These would be items which are normally stored in private warehouses by commercial customers and which are also used by the military and other Government agencies. Such items include household equipment, foodstuffs, spare parts, rope, wire, soap, powder, paint, office equipment and supplies, tires, batteries, cables, clothing, tools, and hundreds of similar items. One Department of Defense official tells us that 80 percent of what the military stores could be stored in privately operated warehouses without involving classified material. Again we wish to thank you for the opportunity

to be heard. If there is any
additional information the committee would like to have, we will be glad to get it
for you.
Sincerely yours,

WILLIAM DALTON
Mr. OsMERS. Who is the next witness?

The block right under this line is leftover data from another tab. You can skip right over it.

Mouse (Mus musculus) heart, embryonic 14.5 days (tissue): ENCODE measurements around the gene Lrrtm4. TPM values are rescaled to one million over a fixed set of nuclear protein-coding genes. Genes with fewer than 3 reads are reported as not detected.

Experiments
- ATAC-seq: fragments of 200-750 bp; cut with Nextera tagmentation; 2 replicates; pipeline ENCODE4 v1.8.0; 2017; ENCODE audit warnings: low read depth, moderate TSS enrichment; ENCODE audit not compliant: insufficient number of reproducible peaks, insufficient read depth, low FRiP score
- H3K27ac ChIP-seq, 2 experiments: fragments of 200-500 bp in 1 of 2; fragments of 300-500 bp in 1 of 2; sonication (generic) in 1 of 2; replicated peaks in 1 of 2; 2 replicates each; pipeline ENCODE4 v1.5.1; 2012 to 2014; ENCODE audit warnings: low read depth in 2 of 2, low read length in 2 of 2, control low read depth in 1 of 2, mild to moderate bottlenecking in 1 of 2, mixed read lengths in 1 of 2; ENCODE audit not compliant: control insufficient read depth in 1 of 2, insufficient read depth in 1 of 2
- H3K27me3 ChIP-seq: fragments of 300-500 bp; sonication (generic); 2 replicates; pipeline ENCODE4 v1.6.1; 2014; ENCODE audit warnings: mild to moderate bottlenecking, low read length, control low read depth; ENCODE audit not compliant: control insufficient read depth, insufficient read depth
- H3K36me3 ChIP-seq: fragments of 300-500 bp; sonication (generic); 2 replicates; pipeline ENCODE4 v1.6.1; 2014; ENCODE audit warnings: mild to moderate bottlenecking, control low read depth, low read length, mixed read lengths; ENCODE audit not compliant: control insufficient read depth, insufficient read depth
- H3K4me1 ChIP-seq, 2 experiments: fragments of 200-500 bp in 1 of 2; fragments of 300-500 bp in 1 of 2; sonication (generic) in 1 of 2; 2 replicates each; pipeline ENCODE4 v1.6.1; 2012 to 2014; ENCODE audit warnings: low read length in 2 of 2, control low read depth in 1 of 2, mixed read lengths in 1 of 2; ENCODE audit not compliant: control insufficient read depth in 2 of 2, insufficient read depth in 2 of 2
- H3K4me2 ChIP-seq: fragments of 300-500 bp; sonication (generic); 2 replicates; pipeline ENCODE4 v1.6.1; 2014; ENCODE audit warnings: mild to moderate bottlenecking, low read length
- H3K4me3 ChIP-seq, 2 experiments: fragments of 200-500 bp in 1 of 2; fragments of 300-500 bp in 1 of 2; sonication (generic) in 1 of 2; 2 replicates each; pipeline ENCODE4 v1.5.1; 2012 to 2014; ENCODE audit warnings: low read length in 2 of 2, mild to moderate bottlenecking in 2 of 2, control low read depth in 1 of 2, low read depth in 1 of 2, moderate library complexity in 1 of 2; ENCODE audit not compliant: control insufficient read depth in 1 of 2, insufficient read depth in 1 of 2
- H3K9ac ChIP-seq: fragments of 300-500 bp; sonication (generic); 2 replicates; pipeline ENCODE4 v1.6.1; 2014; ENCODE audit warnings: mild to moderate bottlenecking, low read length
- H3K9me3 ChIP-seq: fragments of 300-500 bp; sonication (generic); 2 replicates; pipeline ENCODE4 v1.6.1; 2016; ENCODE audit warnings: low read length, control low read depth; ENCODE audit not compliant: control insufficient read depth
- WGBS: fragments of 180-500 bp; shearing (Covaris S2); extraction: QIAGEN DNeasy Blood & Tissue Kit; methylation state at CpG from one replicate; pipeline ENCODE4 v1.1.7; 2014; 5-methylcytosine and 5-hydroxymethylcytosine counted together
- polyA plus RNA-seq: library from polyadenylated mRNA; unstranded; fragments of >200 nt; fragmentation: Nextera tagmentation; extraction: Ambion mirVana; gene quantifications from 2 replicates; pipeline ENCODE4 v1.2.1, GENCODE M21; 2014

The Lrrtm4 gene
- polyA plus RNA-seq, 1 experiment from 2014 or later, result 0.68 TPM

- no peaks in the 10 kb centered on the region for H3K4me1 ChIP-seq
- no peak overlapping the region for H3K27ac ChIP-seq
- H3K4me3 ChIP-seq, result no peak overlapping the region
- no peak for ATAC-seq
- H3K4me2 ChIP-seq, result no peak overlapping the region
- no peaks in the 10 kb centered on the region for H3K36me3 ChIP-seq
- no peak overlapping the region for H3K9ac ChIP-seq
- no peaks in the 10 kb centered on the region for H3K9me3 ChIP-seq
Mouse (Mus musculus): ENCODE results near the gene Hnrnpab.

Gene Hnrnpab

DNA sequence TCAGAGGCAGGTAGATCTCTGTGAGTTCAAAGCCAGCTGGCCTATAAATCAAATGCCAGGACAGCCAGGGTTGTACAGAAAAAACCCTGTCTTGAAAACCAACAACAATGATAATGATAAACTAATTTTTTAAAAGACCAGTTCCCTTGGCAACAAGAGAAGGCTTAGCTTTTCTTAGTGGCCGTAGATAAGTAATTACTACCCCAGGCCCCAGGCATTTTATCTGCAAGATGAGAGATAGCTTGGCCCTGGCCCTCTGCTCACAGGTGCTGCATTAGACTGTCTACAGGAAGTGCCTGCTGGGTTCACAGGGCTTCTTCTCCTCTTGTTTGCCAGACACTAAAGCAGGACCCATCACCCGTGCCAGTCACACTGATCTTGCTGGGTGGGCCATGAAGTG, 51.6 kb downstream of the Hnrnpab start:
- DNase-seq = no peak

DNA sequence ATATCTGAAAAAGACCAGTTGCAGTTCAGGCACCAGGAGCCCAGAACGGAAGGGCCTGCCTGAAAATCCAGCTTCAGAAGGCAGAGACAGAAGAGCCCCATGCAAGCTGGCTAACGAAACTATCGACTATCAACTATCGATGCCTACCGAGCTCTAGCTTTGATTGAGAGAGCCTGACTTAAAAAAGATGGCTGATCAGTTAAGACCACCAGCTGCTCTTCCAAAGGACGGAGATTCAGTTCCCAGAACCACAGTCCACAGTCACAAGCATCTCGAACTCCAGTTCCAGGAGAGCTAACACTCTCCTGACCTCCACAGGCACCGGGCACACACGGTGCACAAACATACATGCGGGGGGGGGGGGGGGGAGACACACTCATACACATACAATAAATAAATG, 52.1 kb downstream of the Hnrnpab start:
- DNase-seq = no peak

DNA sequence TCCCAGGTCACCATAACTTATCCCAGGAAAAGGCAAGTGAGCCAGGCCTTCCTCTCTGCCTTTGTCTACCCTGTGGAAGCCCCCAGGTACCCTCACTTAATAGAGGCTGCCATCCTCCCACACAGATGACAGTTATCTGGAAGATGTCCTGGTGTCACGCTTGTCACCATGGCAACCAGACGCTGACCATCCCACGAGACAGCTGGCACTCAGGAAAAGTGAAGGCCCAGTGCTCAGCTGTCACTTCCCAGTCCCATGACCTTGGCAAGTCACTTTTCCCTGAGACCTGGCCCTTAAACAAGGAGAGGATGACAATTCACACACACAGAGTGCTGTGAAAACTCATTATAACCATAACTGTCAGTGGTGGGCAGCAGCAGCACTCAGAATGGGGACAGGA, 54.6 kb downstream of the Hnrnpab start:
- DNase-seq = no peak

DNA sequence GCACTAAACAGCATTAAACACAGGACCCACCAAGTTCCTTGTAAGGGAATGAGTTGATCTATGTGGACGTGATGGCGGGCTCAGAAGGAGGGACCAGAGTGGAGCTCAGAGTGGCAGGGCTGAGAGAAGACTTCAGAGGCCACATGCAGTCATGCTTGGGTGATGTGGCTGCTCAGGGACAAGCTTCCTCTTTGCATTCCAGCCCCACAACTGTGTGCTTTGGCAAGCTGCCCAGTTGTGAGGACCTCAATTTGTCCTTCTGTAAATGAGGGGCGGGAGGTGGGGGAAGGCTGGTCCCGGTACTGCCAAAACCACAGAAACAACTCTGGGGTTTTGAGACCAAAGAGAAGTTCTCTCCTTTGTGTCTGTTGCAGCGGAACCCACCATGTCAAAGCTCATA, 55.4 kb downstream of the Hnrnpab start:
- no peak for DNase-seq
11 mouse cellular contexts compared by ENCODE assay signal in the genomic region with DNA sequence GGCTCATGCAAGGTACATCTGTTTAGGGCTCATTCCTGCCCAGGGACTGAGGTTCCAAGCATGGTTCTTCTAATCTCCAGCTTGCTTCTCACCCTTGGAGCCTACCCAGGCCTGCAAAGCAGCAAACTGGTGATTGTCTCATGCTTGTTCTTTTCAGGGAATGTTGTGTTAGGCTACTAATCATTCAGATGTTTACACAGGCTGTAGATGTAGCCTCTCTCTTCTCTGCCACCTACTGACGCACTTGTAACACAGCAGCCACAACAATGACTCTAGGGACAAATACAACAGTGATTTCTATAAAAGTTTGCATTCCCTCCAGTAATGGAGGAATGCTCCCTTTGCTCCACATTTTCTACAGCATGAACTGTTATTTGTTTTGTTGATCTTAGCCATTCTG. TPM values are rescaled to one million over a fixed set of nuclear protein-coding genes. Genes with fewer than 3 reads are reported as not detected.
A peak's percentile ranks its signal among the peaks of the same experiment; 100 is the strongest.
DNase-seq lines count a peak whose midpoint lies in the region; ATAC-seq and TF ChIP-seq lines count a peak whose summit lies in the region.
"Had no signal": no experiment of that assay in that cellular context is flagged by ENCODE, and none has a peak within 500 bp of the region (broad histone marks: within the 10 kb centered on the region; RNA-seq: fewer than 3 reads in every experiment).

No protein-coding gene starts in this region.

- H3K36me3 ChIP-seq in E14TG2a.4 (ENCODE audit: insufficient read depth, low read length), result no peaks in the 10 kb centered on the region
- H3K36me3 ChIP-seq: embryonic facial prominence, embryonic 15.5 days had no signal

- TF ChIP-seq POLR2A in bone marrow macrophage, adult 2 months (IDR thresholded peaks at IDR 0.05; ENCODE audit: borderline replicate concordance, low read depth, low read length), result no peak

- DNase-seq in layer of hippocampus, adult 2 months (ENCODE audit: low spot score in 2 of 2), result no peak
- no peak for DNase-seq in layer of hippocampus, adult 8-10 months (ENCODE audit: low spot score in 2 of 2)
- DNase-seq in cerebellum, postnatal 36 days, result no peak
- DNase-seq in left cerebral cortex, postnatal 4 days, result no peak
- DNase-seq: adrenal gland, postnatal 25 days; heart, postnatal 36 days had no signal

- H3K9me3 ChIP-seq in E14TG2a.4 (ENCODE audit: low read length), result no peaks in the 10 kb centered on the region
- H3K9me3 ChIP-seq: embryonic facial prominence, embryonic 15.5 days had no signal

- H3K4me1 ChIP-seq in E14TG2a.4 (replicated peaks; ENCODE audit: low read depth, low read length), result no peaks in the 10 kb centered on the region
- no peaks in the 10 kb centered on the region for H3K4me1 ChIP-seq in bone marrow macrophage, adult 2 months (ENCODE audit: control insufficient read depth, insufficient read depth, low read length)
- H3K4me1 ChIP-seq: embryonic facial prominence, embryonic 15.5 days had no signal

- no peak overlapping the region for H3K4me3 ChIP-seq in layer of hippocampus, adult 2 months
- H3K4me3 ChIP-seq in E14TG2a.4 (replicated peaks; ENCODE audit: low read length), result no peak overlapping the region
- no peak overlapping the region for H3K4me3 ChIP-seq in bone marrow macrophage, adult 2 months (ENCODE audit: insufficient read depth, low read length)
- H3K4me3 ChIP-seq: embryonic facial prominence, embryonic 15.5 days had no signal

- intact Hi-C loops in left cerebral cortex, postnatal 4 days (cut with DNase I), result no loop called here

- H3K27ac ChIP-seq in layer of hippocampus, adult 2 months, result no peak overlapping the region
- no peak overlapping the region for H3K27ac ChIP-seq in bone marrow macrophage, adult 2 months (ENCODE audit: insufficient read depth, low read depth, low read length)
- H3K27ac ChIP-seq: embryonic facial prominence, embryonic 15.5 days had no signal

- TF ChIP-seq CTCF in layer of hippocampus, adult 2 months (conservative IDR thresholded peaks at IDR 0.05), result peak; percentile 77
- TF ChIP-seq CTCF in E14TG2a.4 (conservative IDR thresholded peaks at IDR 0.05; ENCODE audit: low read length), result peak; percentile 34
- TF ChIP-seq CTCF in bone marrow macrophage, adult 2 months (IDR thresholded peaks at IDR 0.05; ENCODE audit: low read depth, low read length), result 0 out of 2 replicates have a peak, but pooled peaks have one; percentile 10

Mr. Ray WARD. Mr. Ward of the American Retail Federation.

STATEMENT OF QUAIFE M. WARD, ASSISTANT TO THE PRESIDENT

OF THE AMERICAN RETAIL FEDERATION
Mr. WARD. Mr. Chairman, I filed a statement with you. I would
like to have the statement put in the record and, if I may, I would like
to take about 5 minutes for oral comments.

Mr. Osmers. That will be very satisfactory to us, Mr. Ward.
Proceed.

(The statement submitted by Quaife M. Ward is as follows:) STATEMENT OF QUAIFE M. WARD, ASSISTANT TO THE PRESIDENT OF THE AMERICAN